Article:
Education is so important. Our Lord clearly established teaching as part of the mission of the church: Therefore go and make disciples of all nations baptizing them in the name of the Father and of the Son and of the Holy Spirit and teaching them to obey everything I have commanded you (Matt 28: 19-20).
The tri-fold role of the bishop is to administer, teach and sanctify. Every pastor of a parish joins in these responsibilities (Canon 519). I have often said there may be a parish without a school campus but there is no Catholic parish without a school. Conversely, a Catholic grammar or high school does not exist apart from the parish.
It has been Catholic education that has made us the strong Catholic Church that we are in the United States and for this we all owe our deepest gratitude to the religious sisters and brothers who courageously staffed our schools and provided an educational environment not only for our Catholic community, but for our society as well. The story of their commitment and sacrifice needs to be told again and again.
The church recognizes that parents have the primary responsibility for the education of their children. “The fruitfulness of conjugal love extends to the fruits of the moral, spiritual and supernatural life that parents hand on to their children by education. Parents are the principal and first educators of their children. In this sense, the fundamental task of marriage and family is to be at the service of life (Catechism of the Catholic Church, 1653).
Knowing that parents want what is best for their children, I look to our Catholic parents to be collaborators with our parish and school staffs in the education of their children. In today’s world we need to be proactive in assisting our school system to provide the safest and best educational environment possible. We can accomplish this if we work together.
Since parents are the primary educators, I would like to remind all parents of the necessity of attending Mass on Sundays with their children. The greatest example that one could give to their children is the example of practicing one’s faith. Catholic schools exist to form students spiritually as well as intellectually and parents participate in that formation.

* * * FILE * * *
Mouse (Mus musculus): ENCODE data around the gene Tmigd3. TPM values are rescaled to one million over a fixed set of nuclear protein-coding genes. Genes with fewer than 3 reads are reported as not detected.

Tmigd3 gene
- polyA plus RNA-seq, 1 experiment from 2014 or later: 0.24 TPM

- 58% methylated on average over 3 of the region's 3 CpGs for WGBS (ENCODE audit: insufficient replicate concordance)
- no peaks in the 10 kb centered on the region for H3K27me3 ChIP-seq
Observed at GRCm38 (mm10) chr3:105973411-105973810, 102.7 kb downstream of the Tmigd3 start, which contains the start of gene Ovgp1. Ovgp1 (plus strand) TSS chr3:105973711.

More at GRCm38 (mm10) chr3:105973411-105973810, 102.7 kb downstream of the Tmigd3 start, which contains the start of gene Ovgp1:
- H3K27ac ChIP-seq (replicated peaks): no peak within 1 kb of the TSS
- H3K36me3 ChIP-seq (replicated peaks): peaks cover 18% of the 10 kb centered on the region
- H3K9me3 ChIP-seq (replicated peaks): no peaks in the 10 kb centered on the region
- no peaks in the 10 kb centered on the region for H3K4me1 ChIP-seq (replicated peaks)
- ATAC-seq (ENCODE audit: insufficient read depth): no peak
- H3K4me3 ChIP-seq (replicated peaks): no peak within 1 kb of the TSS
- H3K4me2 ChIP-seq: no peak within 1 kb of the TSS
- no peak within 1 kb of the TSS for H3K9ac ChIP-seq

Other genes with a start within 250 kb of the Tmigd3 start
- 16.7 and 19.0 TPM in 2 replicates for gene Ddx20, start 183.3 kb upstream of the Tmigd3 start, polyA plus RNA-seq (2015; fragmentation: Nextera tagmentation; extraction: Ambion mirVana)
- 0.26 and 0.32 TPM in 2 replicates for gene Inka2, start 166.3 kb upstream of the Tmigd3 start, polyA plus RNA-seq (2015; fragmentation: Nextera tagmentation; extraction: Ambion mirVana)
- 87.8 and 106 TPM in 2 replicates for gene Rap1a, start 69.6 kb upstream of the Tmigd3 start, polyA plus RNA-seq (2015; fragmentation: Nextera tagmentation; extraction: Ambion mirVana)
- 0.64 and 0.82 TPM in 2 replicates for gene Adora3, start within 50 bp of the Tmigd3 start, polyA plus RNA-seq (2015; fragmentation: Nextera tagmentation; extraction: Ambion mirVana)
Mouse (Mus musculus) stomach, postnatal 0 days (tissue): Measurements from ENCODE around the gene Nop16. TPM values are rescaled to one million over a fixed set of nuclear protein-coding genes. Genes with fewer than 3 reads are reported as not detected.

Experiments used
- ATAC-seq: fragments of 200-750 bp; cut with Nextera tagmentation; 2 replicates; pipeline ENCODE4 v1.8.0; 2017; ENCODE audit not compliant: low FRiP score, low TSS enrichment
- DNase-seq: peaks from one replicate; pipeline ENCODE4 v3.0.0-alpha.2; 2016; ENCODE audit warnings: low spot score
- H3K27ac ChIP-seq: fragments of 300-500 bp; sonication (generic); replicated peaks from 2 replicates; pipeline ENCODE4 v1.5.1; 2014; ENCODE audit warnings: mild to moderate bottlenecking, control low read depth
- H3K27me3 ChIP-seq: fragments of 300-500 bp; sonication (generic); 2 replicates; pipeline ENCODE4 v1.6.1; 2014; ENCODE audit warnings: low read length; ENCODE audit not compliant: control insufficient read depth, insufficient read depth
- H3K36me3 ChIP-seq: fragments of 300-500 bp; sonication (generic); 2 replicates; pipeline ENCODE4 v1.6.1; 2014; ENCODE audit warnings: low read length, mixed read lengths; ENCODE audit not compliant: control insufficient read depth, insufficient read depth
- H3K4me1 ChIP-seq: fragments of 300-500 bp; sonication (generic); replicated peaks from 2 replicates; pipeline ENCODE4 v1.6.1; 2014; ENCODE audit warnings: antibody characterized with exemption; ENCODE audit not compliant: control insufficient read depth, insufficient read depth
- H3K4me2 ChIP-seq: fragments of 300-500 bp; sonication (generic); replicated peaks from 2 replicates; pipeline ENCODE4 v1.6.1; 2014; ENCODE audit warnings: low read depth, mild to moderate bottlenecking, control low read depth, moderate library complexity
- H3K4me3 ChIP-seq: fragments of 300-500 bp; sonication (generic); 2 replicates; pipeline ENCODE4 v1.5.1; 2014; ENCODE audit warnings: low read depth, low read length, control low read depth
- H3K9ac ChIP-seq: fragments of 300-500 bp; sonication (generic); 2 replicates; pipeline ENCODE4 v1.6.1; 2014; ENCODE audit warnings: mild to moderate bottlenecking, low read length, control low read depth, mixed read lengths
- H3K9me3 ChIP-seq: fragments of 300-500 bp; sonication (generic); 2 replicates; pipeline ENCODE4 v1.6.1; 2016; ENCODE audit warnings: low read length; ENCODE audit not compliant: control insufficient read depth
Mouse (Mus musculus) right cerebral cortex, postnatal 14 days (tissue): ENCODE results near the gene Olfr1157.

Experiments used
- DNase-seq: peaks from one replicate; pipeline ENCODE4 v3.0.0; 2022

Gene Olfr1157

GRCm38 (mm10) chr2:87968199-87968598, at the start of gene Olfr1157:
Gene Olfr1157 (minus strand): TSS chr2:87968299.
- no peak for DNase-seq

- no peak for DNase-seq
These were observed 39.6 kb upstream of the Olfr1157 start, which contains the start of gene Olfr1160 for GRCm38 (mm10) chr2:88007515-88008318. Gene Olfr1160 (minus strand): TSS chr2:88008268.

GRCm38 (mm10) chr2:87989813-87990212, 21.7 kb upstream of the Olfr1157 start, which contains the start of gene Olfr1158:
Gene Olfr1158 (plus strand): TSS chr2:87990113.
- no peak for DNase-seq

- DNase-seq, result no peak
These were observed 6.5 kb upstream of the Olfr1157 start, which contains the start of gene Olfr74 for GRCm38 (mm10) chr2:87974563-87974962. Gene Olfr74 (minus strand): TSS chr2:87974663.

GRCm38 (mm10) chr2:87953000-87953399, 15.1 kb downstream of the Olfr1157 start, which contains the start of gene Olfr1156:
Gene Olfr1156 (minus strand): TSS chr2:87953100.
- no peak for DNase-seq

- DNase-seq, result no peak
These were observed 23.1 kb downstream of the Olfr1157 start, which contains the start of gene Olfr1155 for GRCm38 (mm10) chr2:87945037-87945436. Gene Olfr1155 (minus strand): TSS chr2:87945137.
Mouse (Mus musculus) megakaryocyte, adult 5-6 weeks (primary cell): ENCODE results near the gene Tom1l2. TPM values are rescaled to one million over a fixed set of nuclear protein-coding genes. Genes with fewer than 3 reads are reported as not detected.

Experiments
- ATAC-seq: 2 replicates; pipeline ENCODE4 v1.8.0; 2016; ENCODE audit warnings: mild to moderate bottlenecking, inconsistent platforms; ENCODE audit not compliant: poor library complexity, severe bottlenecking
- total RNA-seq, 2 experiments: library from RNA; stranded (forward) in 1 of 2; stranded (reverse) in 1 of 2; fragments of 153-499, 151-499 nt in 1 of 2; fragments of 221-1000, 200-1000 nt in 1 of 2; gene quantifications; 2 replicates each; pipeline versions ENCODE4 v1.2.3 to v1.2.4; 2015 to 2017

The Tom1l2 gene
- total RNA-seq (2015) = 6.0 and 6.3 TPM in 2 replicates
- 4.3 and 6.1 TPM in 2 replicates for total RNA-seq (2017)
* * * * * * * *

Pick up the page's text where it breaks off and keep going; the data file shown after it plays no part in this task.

A little known secret is that all of our Catholic students receive support from the generosity of the faithful of the archdiocese and namely from the parish. No Catholic school can fully function without that additional support. Tuition often only covers a part of the total cost. Parents should contribute to the support of the parish whose generosity supports Catholic education.
Beside the monetary support, volunteering some time to the school or parish is a wonderful way to become involved in the school or parish community. It also demonstrates a social responsibility to our brothers and sisters. For parents who are unable to have their children attend a Catholic school, vigilance should be maintained over the religious instruction of their children by knowing their teachers, examining their textbooks and discussing with them their lessons. If possible, parents should participate in the catechetical programs, possibly be a catechist, or teacher’s assistant, and, of course, parents should attend Sunday Mass as a means of assisting in their own spiritual formation and the spiritual formation of their children.
I realize that we have problems confronting our Catholic schools, e.g., spiraling costs, changing demographics and a weak economy. However, I am excited about the new school year. We have a new superintendent of schools, Kathleen Cepelka, a well-respected educator whose love and commitment to Catholic education is known to all in our community. She is assisted by Sue Nelson, Carol Ward, Brenda White and Br. Nivard Scheel — four individuals who instill confidence as we go forward and attempt to fashion Catholic education in today’s church.
I am optimistic because all I can envision is those smiling faces of our students who represent Jesus yesterday, today and tomorrow.